These boots are made for skating…
It still surprises me just how much time I spend wearing roller skates. I skate between 7 - 12 hours a week. Some people skate more, some people skate less. Either way, it is undeniable that us derby folk spend a heck of a lot of time on skates. Roller skates aren't cheap either. Sure if you pop down to your local Decathlon, you can pick up a pair of recreational skates for £40. But I am sure I am not the only person who learned the hard way that recreational skates aren't the best for derby. A pair of starter derby skates will set you back between £100- £150, a mid range pair between £250-£350, and a high range pair will set you back around £500-£600 on average. If you really want to go crazy you can spend over £1000 on a set up. For something that we invest so much time and money in, it always surprises me how many people are willing to put their faith into the internet when buying skates. Both for information and actual purchasing.
There is a heck of a lot of information (and misinformation) about skates out there. Some of it useful, some of it not so much. A lot of the information you read on the internet on sites can be objective and is often to do with the performance of gear in a non-roller derby context. Though it is great to have these information sources available, they do not often tell us everything we need to know. Roller derby is a very unique skating discipline, which requires unique equipment. For derby skating you need a dynamic combination of stability and agility, lateral movement, acceleration and deceleration. You need to be able to exert and resist a great amount of force from all directions. You need to be able to sit into your heels, pivot on your axles and push off your toestops, sometimes all within the same action. In addition, everyone has a different skating style, different strengths and weaknesses within their skating, different body shapes and sizes and different foot shapes. All this means that, for every person, their gear requirements are different. Fortunately, these days we have a lot of choice when it comes to derby gear, so there is something out there for everyone. Unfortunately this means that, without a bit of help, it can be near impossible to work out what skate set up to get.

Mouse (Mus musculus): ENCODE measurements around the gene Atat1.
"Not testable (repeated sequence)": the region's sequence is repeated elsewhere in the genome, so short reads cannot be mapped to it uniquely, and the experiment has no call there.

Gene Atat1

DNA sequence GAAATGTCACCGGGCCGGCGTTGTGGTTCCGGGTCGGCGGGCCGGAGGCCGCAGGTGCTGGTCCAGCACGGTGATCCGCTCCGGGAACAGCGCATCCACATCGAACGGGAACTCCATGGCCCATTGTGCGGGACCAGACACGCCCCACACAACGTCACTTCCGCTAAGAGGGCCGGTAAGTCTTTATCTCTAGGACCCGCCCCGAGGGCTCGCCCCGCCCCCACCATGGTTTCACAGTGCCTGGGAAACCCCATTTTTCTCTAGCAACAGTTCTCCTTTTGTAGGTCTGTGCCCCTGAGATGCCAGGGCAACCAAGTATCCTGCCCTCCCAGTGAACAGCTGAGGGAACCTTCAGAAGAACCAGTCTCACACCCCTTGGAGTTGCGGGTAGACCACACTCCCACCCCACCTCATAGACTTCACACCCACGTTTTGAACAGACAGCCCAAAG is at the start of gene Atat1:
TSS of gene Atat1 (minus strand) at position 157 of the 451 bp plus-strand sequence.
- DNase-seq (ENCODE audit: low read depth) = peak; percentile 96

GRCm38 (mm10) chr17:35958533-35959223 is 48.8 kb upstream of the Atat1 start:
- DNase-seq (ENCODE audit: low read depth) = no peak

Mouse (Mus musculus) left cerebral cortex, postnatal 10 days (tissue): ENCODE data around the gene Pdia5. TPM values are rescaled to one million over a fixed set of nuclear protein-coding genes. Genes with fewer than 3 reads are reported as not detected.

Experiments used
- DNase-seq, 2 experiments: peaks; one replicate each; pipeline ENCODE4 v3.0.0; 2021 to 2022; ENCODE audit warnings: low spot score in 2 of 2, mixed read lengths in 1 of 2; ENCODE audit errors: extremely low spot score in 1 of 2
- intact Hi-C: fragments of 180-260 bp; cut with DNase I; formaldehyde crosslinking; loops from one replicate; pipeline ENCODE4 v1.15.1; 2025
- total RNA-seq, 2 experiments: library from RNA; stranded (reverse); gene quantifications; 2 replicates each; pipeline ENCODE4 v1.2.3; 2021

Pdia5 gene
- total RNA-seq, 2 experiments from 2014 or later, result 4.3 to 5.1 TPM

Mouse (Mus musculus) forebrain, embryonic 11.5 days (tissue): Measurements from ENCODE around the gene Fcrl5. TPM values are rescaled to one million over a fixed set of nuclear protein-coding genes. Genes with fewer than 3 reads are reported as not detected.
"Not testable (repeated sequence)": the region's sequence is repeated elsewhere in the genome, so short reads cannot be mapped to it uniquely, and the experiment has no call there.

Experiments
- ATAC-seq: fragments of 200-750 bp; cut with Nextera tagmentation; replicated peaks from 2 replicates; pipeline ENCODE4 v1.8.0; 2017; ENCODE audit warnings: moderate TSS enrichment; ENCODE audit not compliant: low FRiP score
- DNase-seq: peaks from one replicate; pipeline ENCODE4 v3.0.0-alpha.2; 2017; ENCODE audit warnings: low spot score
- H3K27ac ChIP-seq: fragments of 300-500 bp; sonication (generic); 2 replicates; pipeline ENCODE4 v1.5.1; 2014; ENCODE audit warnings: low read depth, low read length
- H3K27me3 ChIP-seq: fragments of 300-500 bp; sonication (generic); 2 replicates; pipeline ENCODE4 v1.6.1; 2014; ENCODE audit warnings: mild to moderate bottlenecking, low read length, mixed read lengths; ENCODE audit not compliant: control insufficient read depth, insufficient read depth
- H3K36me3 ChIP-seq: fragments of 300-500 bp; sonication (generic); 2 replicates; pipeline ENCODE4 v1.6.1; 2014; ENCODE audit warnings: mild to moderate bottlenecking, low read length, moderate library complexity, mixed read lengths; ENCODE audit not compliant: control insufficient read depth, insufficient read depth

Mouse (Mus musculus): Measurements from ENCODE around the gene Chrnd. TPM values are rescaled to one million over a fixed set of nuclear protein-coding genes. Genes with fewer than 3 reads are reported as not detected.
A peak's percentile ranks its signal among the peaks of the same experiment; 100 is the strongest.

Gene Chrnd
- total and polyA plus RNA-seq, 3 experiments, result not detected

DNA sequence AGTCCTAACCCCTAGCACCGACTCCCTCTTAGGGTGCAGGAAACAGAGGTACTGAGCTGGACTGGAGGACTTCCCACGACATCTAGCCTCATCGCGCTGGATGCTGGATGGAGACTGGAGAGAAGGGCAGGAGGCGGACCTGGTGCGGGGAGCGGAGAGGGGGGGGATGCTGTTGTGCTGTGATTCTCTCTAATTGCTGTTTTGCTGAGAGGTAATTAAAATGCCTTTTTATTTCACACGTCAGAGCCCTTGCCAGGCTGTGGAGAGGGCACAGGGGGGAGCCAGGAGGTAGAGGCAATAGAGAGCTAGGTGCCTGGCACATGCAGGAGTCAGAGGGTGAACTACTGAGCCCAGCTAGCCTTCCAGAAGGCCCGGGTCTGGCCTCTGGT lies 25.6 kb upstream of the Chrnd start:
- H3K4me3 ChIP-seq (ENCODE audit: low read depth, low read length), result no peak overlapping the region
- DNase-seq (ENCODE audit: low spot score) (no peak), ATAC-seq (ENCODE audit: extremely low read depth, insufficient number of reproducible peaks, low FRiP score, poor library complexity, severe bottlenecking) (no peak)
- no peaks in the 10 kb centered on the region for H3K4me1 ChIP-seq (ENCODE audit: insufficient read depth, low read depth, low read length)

There are a few elements to consider when buying skates. Plates, wheels, bearings, toestops all affect how your skates will work for you. However, one of the most important things when buying derby skates is how well your skate boots fit you. Unfortunately this is also one of the easiest things to mess up, especially when buying online. A lot of people fit skate boots like you would fit shoes, which isn't correct. With all the demands you put on your skates when playing derby, your skate boots to fit you like a second skin, so that you have as much contact between your foot and your boots as possible. This way, when you move your foot, your skate boot moves with you exactly. Any air gaps or space that you have between your foot and your skate boot causes your foot to move just a split second before your skate. This means that the more space you have in your skate, the more work you have to put in for every movement you make. In addition to this, skates that are too big can cause all sorts of problems like blisters, shin splints and foot cramp. Skates that are too large also tend to stretch out faster due to the extra pressure on the body of the skate when your feet move around inside.